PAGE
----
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78 . ABSTRACTS. December and the 13th June the animal received seven injections, for the most part of dried muscle juice. The first of these were given intravenously and the others subcutaneously. In spite of this, it was found that 50 cc. of the cow's serum was insufficient to immunise a sheep. After an interval of several months the cow was again treated with large doses, until it no longer reacted in the least degree and appeared to be perfectly immune. After this I? cc. of the serum sufficed to protect sheep against a fatal dose of the strong VIruS. THE STERILISATION OF TUBERCULOUS MILK AND MEAT.l IN a recent contribution on this subject Galtier observes that the numerous investigations which have been made with regard to the action of heat on the tuberculous virus have not all had identical results. Such virulent matters as sputum, tuberculous lesions, etc., in the moist state, are certainly sterilised by cooking and boiling; and provided the temperature is maintained for a sufficiently long time this effect may be obtained with temperatures as low as 70° C. In the case of milk, however, an exposure for five or six minutes, even to a temperature of 85° c., may be insufficient to produce complete sterilisation when the material is rich in tubercle bacilli. In support of this statement Galtier gives the following experiments. 1. An emulsion prepared from the spleens and lungs of two tuberculous rabbits recently killed was mixed with a litre of milk. The mixture was then filtered through muslin and divided into four equal parts. One part was employed without heating, and the other three were inoculated after having been heated for six minutes to 70°, 80°, and 90° C. The heating was effected in an open vessel, and the inoculations were made on a series of guinea-pigs by intra-peritoneal injection, the milk being taken from the lower strata by means of a pipette. The four guinea-pigs inoculated with the unheated milk all died between the thirty-eighth and fifty-second day, with the lesions of a generalised tuberculosis. Of the four guinea-pigs inoculated with the milk heated to 70° c., three were found to have some tuberculous lesions when they were killed after fifty-two days, and one of the lot inoculated with the milk heated to 80' C. also presented some tubercles. The four guinea-pigs inoculated with the milk heated to 90° C. were found to be all healthy. 2. This experiment was carried out on the same lines as the preceding one. Infected milk unheated, and heated for six: minutes to 75°, 85°, and.9o ° c.. was inoculated to four series of guinea-pigs, four animals in each series. The results were similar. The four guinee-pigs inoculated with the unheated milk died tuberculous. Of the four inoculated with the milk heated to 75°, three had a discrete tuberculosis, and the fourth was found to be healthy. Of the lot inoculated with milk heated to 85°, two remained healthy and two were found to be tuberculous. The four inoculated with milk heated to 90° all remained healthy. 3. Same manner of procedure. Intra-peritoneal inoculation of infected milk unheated, and heated for six minutes to 75°, 80°, 85°, and 90° c., to five series of guinea-pigs, four animals in each series. Similar results. All the guinea-pigs inoculated with the unheated milk died from tuberculosis. Three of the four inoculated with the milk heated to 75°, two of those in the series inoculated with milk heated to 80° and 85°, and one case in the lot inoculated with the milk heated to 90°, became tuberculous. 1 "Journal de Med. Vet.," .Tanuary 1900.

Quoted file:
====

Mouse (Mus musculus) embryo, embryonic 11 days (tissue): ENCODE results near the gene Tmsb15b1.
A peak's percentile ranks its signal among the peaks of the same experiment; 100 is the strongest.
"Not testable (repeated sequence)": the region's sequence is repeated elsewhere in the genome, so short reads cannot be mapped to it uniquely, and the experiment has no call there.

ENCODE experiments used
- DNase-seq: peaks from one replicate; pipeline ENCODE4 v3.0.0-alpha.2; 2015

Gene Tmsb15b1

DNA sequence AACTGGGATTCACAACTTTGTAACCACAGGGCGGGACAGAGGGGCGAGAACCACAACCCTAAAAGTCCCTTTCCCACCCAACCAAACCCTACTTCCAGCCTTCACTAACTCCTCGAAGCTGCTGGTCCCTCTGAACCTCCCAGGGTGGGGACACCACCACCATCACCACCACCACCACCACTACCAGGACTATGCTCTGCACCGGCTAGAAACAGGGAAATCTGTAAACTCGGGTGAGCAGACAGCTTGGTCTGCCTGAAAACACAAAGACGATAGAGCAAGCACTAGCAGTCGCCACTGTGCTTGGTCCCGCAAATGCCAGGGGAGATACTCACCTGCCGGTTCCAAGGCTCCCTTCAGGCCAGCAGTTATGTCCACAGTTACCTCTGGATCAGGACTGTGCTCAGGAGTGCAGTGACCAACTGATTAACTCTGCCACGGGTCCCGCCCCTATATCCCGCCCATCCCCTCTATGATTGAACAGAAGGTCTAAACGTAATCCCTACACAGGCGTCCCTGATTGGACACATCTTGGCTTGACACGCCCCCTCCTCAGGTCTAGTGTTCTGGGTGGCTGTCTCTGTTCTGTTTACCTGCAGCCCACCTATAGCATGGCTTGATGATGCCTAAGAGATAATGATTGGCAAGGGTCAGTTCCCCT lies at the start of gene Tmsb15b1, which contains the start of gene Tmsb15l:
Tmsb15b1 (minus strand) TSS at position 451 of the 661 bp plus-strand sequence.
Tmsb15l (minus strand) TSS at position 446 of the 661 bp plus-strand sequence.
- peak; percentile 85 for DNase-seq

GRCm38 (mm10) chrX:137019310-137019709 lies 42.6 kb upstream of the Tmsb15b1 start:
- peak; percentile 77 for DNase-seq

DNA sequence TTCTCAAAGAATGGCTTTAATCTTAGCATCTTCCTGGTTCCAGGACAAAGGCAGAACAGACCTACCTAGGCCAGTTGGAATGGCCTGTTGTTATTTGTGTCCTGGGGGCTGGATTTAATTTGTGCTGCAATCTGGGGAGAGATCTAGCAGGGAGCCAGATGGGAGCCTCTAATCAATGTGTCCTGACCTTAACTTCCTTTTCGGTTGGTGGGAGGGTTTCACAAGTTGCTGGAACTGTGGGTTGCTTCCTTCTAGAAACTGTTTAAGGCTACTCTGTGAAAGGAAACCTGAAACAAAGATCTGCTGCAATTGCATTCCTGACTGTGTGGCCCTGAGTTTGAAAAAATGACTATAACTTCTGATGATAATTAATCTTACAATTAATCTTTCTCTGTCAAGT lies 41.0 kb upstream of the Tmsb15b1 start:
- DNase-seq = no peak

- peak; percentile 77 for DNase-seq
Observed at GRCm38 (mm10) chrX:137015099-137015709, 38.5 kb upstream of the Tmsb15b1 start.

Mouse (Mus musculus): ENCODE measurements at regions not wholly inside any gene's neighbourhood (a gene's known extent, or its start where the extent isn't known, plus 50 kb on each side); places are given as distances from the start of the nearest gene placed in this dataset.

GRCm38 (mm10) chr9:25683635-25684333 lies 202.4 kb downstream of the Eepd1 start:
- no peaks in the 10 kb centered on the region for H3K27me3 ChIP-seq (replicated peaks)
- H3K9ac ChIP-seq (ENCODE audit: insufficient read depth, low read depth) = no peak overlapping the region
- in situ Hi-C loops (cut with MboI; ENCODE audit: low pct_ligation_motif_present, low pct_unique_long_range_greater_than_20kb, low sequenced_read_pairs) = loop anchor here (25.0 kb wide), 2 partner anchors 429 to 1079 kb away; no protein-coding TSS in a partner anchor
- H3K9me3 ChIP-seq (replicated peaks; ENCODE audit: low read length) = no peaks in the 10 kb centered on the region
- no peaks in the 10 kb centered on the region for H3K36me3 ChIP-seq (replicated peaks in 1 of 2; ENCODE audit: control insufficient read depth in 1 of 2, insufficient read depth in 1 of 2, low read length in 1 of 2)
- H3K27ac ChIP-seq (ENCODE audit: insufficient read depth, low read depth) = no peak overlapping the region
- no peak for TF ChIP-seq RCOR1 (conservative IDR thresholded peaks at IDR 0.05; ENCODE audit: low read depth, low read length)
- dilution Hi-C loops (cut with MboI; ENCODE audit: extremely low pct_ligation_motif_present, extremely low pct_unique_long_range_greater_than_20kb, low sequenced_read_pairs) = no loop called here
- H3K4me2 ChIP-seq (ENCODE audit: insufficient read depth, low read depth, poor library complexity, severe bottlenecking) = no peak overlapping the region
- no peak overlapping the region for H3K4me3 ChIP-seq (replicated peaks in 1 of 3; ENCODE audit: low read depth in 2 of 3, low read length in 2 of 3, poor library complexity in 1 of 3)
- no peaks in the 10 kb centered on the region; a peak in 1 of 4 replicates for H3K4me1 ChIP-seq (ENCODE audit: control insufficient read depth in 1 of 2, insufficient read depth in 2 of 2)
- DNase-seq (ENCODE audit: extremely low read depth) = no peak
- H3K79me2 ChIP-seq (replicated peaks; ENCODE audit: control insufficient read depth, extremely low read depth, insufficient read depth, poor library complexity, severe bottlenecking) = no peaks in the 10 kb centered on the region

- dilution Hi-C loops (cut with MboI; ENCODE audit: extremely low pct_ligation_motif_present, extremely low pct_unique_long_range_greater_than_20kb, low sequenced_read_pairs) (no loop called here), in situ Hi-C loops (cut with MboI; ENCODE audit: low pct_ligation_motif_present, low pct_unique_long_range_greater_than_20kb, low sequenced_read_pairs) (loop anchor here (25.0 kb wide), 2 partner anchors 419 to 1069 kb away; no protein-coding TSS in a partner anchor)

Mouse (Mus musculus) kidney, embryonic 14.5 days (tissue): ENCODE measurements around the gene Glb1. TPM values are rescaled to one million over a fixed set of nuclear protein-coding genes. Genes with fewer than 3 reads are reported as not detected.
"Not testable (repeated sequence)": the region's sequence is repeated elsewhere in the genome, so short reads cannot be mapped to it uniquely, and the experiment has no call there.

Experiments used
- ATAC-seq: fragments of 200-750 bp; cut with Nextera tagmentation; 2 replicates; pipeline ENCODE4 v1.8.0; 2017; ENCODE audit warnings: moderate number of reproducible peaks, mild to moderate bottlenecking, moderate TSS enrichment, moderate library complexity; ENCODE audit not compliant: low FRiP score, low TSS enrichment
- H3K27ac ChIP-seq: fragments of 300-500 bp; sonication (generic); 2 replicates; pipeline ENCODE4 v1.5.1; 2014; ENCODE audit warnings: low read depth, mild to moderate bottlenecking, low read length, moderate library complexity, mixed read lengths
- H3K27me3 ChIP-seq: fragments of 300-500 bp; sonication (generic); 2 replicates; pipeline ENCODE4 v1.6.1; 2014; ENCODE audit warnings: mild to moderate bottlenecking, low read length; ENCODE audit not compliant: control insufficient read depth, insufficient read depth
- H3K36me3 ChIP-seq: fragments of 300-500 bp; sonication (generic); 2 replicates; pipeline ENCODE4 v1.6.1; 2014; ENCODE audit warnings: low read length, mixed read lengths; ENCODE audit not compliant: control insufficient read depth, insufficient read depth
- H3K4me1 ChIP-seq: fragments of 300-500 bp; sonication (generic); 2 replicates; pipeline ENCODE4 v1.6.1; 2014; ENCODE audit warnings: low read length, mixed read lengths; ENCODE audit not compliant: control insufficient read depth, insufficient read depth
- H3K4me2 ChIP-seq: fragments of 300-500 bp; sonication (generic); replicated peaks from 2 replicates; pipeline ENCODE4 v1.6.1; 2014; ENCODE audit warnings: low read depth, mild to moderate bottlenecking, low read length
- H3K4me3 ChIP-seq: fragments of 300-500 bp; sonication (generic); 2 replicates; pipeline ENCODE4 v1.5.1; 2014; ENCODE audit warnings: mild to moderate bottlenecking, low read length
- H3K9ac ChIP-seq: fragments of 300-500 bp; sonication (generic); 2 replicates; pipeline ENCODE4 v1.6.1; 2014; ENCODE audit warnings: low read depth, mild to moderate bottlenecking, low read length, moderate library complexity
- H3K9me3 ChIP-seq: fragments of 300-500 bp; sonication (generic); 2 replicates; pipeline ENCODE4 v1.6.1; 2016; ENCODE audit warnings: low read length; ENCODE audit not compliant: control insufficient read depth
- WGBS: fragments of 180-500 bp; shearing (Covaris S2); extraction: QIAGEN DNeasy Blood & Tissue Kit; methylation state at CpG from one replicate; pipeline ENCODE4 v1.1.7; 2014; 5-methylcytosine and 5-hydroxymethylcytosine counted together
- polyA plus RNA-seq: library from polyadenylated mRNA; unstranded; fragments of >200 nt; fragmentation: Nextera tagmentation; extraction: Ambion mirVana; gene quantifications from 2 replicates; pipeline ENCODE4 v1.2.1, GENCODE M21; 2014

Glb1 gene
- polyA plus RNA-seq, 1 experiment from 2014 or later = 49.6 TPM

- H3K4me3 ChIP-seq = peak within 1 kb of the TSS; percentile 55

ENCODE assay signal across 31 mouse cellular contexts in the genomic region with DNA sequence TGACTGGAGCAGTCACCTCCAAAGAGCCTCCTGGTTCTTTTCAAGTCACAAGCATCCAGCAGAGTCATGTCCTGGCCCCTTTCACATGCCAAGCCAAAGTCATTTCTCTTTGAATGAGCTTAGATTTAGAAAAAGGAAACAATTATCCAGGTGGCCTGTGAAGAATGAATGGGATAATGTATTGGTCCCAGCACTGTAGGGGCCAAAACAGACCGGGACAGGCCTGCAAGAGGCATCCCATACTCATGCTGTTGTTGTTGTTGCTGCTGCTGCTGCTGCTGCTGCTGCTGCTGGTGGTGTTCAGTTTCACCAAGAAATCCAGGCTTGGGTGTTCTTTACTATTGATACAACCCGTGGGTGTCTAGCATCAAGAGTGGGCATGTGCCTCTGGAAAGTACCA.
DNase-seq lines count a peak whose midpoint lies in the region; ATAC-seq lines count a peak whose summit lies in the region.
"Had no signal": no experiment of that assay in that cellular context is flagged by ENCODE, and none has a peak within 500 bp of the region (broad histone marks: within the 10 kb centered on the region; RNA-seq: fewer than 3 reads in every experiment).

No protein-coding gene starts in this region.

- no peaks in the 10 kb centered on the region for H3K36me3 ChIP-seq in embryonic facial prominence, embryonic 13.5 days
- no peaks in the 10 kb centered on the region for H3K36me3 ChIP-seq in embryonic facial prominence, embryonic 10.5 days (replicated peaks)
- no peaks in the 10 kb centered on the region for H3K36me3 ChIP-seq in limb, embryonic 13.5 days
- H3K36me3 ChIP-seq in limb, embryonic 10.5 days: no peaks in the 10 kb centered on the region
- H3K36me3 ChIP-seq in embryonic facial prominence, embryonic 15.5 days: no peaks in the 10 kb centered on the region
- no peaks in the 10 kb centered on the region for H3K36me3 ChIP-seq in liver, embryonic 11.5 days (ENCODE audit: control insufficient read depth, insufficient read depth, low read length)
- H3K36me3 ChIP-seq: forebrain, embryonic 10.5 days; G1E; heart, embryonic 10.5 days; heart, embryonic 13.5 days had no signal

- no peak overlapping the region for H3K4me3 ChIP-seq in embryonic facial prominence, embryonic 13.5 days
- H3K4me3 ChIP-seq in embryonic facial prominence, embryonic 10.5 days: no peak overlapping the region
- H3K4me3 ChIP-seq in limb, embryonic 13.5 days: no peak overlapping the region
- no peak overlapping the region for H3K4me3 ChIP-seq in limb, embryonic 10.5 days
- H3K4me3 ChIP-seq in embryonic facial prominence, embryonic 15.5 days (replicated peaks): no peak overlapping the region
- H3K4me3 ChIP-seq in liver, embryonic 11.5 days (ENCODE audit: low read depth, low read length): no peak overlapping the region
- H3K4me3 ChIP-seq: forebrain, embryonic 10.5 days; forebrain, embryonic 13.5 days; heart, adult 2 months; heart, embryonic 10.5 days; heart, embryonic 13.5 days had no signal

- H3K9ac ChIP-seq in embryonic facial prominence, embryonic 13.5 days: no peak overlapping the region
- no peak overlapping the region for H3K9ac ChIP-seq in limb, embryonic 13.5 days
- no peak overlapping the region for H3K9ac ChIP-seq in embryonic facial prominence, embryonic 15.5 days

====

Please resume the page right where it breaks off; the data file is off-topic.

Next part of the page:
The sterilisation of tuberculous milk and meat

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78 . ABSTRACTS.

December and the 13th June the animal received seven injections, for the most part of dried muscle juice. The first of these were given intravenously and the others subcutaneously. In spite of this, it was found that 50 cc. of the cow's serum was insufficient to immunise a sheep. After an interval of several months the cow was again treated with large doses, until it no longer reacted in the least degree and appeared to be perfectly immune. After this I? cc. of the serum sufficed to protect sheep against a fatal dose of the strong VIruS.

THE STERILISATION OF TUBERCULOUS MILK AND MEAT.l

IN a recent contribution on this subject Galtier observes that the numerous investigations which have been made with regard to the action of heat on the tuberculous virus have not all had identical results.

Such virulent matters as sputum, tuberculous lesions, etc., in the moist state, are certainly sterilised by cooking and boiling; and provided the temperature is maintained for a sufficiently long time this effect may be obtained with temperatures as low as 70° C.

In the case of milk, however, an exposure for five or six minutes, even to a temperature of 85° c., may be insufficient to produce complete sterilisation when the material is rich in tubercle bacilli. In support of this statement Galtier gives the following experiments.